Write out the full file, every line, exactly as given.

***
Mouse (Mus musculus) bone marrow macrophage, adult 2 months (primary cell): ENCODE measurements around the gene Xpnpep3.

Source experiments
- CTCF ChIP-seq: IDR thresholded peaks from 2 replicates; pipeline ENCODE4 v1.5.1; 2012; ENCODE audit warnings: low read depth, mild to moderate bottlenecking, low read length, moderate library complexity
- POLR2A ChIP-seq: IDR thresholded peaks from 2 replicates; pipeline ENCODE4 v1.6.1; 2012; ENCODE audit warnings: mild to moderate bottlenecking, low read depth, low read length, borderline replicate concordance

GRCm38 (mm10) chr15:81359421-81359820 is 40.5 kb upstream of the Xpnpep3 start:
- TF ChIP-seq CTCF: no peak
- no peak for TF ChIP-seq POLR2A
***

Mouse (Mus musculus) bone marrow macrophage, adult 2 months (primary cell): ENCODE measurements around the gene Xpnpep3.

Source experiments
- CTCF ChIP-seq: IDR thresholded peaks from 2 replicates; pipeline ENCODE4 v1.5.1; 2012; ENCODE audit warnings: low read depth, mild to moderate bottlenecking, low read length, moderate library complexity
- POLR2A ChIP-seq: IDR thresholded peaks from 2 replicates; pipeline ENCODE4 v1.6.1; 2012; ENCODE audit warnings: mild to moderate bottlenecking, low read depth, low read length, borderline replicate concordance

GRCm38 (mm10) chr15:81359421-81359820 is 40.5 kb upstream of the Xpnpep3 start:
- TF ChIP-seq CTCF: no peak
- no peak for TF ChIP-seq POLR2A